Recently in the International Trade Category

 By Lynn Bunim

 

"The prevailing myth that only large companies can and should export has been loudly debunked: a 2010 survey showed that small-to-medium enterprises (SMEs) accounted for an overwhelming 98 percent of all exporting companies," wrote Barbara Kasoff , President and CEO, WIPP in the most recent edition of enterprisingWomen, (Vol.14, No. 1, 2013).  Exporting SMEs outperform their competitors with higher revenues, faster revenue growth and higher labor productivity.

 

Exporting offers tremendous potential and opportunity for millions of women-owned businesses.  Is it time to consider your business for exporting?  Are you ready to take your spot in the global marketplace?

 

Last year WIPP launched its program ExportNOW to educate women entrepreneurs about the vast potential for enterprise that exists beyond our borders.  To accomplish this, WIPP partnered with the Clinton Global Initiative as a 2012 Commitment to Action, with a commitment to open the doors to exporting for more than 5,000 women entrepreneurs.  For more on our partnership, please read the press release here.

 

WIPP has developed a series of webinars to support its participation in ExportNOW.  Our first webinar, "Export 101," with the Department of Commerce's International Trade Administration, was an important step in education women-owned businesses about the basics of export.  Our second webinar featured Dario Gomez, associate administrator at the Small Business Administration's Office of International Trade.  You can find the presentations as well as a podcast of the webinars here.

 

Please click here for a calendar of upcoming webinars and/or register.

 

For more information, please visit our ExportNOW page or call WIPP, (415) 434-4314.

 

 

How Do You Say Pickle in Chinese?

4:46 PM November 28, 2012

 By Ann Sulivan, WIPP Government Relations

Recently, I had the privilege to participate in a White House Business Council meeting focusing on the fiscal cliff. After briefings from Jeffery Ziets, the Obama Administration's point man on the federal budget, and Alan Krueger, Chairman of the President's Council of Economic Advisers, our group broke into smaller sessions. Since increasing women exporters is a WIPP priority, the session led by Chairman and President of the Export-Import (Ex-Im) Bank, Fred Hochberg caught my attention.

According to Chairman Hochberg's numbers, the Ex-Im Bank exceeded expectations in 2012 by financing over $35 billion in exports - a new record. That support translated to $50 billion in export sales, more than 250,000 American jobs in over 3000 companies covering every sector of commerce. More importantly, $6 billion flowed directly to small businesses while finance authorization to women-owned and minority-owned businesses affected in the FY 2012 Ex-Im Bank Annual Report - and you might be surprised at just which businesses are getting involved with export.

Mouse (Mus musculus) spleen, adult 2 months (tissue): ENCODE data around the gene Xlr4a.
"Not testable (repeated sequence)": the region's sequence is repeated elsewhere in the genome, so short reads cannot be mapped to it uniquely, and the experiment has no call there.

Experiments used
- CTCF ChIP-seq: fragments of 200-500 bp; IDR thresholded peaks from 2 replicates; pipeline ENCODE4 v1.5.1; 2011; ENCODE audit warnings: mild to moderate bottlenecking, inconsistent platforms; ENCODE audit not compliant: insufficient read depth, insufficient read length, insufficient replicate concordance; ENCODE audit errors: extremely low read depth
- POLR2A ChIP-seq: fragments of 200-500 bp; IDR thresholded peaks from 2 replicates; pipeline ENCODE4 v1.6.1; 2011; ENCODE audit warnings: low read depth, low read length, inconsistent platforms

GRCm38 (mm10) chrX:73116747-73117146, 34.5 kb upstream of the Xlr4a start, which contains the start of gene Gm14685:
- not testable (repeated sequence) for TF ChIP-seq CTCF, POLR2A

When I asked Mr. Hochberg for some advice to interest women business owners in exporting, he offered this example: "Miss Jenny's Pickles" is a women-owned small business (and I mean small - they only have 4 full time employees) in North Carolina that was not the most likely company to think about exporting in a tough economy. As the story goes, the owners approached Mr. Hochberg after he gave the presentation on exporting. And grow they did - selling more and more pickles to a surprising place. China.

By partnering with resources available to everyone (for free) - from the Small Business Administration to the Commerce Department, Ex-Im Bank and North Carolina's Department of Agriculture, their pickles - available in four flavors - are finding consumers not just in Tennessee and Virginia, but Beijing and Shanghai. The revenues have allowed for growth, and it all began with an export business plan and some help from the government.

Fred Hochberg's big takeaway: if a pickle company in North Carolina can do it, so can you. Ex-Im Bank is used to working with small businesses and offers insurance against receivables. The Bank doesn't lend - it guaruntees financing, assisting businesses in obtaining capital.

WIPP's ExportNOW program, launched last month is just getting started with webinars and information to assist you in becoming an exporter.

The global economy awaits. And by the way, pickle is 泡菜.

Last week marked the 5th Annual Global Entrepreneurship Week, celebrating the growing interconnected marketplace in which we all work. The Small Business Administration (SBA), aligned the goals of that week - international trade and cooperation - to one of the Obama Administration, the National Export Initiative (NEI). The NEI is the driving force behind the goal to double American exports by 2015.

The SBA's International Trade Office is focused on making America's small businesses a key part of that growth in export. The most recent post, commenting on Global Entrepreneurship Week, talks about the many resources available for small businesses. Click here to find the article.

WIPP has started its own educational and outreach export component, ExportNOW - linking women-owned businesses to the knowledge and resources to be successful exporting companies. Check out the ExportNOW tab on the WIPP website with resources and links to help your business begin exporting.

There are tremendous business opportunities in both imports and exports, and those opportunities have continued to grow since November 2010. Do you know how to take advantage of import-export opportunities to grow your business? Maria Coyne, Executive Vice President, Business Banking Segment Head, Key Community Banking, offers advice, resources, and tips for getting started in her latest blog post, "International News, International Opportunities."

 

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